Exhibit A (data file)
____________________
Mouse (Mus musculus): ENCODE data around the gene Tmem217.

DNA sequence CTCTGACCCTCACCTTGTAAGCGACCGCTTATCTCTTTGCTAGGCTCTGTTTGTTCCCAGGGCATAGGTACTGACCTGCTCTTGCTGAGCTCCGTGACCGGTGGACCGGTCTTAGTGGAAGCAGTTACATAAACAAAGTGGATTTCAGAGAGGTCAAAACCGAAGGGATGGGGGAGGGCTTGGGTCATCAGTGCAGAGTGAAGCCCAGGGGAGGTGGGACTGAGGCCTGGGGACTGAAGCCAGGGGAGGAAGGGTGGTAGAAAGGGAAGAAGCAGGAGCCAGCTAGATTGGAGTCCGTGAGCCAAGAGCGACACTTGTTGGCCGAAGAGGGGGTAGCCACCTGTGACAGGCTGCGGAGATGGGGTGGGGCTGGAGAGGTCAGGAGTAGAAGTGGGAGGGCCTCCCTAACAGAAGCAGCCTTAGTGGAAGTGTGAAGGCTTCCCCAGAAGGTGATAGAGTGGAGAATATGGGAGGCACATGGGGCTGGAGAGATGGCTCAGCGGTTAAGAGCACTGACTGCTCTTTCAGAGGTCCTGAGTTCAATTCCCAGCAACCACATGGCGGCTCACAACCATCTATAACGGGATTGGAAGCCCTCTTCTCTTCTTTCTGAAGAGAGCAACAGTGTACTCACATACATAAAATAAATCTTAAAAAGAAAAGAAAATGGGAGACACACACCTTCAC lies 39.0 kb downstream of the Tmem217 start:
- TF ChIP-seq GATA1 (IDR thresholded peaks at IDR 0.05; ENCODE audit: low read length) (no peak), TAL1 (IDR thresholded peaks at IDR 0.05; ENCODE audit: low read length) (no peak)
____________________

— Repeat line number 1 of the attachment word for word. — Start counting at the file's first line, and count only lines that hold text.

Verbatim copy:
Mouse (Mus musculus): ENCODE data around the gene Tmem217.